Best Digital Piracy Analogy

So I’m just sitting on the toi- couch. And I’m taking this survey asking about technology and media. One question asks what I think of digital piracy.

“Do you consider digital piracy to be as bad as shoplifting?”

Negating my past actions (being from the age of Napster), I “Strongly Agreed.” For some reason this question made me ponder the actual thought of what shoplifting entails and how digital piracy compares to it. I thought back to every argument I’ve ever had with stupid teenagers (and some stupid adults) on this topic. I could never really make my argument stick, though.

I once came up with an argument which involved a never ending supply of chairs. You’d take one and it would duplicate. Just like downloading a song or movie. But the reality of such a situation makes the whole analogy fall apart quickly.

I’ve tried taking the “morals” route, but most people don’t care about what’s right and wrong in this case. After all, who cares about paying a few bucks to a multibillion dollar Hollywood studio who seems to be out to get all of your money for their trivial attempts at entertaining you?

Alas, I finally figured it out! Here’s the best analogy that shows digital piracy is in fact wrong, if not the same as stealing.

First off, lets take a look at what digital piracy entails: a studio makes a movie. They put the movie in digital download form, or on one of those disc thingy’s. You take this video and put it in a format which you can place on all of your devices, stream across your home network, and share with your friends, or strangers on the internet. Technically, you paid for that copy of the movie (or a viewing license to watch that copy of the movie in its intended portal). You may not own the movie itself, but that copy is yours. If you want to back it up in case you lose the original you should be able to, right? If you feel you already paid $20+ for the DVD and shouldn’t have to pay again just to watch it on your iPod, Xbox, or computer you’re not alone. Should you be able to make copies and hand them out to your friends (when they had the opportunity to purchase the DVD just like you did)?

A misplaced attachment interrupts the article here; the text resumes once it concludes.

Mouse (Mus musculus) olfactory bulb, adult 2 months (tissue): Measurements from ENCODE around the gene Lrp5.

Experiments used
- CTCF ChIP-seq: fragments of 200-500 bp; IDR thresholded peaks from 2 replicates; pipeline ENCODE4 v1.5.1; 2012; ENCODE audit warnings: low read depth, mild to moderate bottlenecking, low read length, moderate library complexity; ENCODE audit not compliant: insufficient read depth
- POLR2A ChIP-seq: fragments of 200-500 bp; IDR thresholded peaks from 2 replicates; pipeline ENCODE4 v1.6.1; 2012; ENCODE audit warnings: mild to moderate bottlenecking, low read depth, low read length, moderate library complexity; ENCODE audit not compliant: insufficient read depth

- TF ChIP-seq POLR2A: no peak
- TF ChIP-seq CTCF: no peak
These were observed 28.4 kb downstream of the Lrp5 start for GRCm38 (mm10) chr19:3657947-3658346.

Lets look at WalMart now. Pretend WalMart began making products beyond their special off-brand toilet papers. Lets say they make their own media player: the WalPod. And it only costs $30! Of course, everyone will want a WalPod. Now, being WalMart they have a ton of money to make crap like this. But you decide you’re not paying $30 for something made by WalMart. So you, and most of your friends manage to find a way to circumvent the security protocols at WalMart and begin walking out with one everytime you visit. In fact, since you’re all doing it, other people start doing it as well. Pretty soon, it becomes all the rave to steal WalPods. Like I said earlier, WalMart has lots of money. However, even thought you might not think you’re going to hurt them, the reality is they are moving product (losing product?) and not making any money. They still have to pay people to work on the WalPod: designers, marketing teams, programmers, and such. As time goes on, they begin to pay these people more than they are making off the WalPod.

Now, I know what you’re thinking… “That is obviously wrong, because you are taking something from them without paying for it. Now they can never sell it and lose out on the money it would have brought in if someone would have paid for it. Digital media is not the same thing.”

Well, you’re only half right. It is true that downloading a song leaves the original in tact and still available to sell. But that’s not the similarity between the WalPod and an MP3. The similarity lies in the end result, not the existentialism of the original product.

When you download a song, movie, tv show, video game, or other digital media you have just robbed that content creator of the money you would have paid to access/own that specific digital item. They might still be able to sell the original master file, but not to you. Nor to the other people who pirated that file.

The people who worked (and possibly continue to work) on those digital items will soon be out of a job if the parent company sees that they are paying the workforce more than they are making on that item. What’s worse, people will still have access to that digital media content and neither the parent company nor the content creators will be compensated for producing it.

If that doesn’t make sense you, then you’re probably a teenager… Or just stupid. Sorry.

Diggs out.

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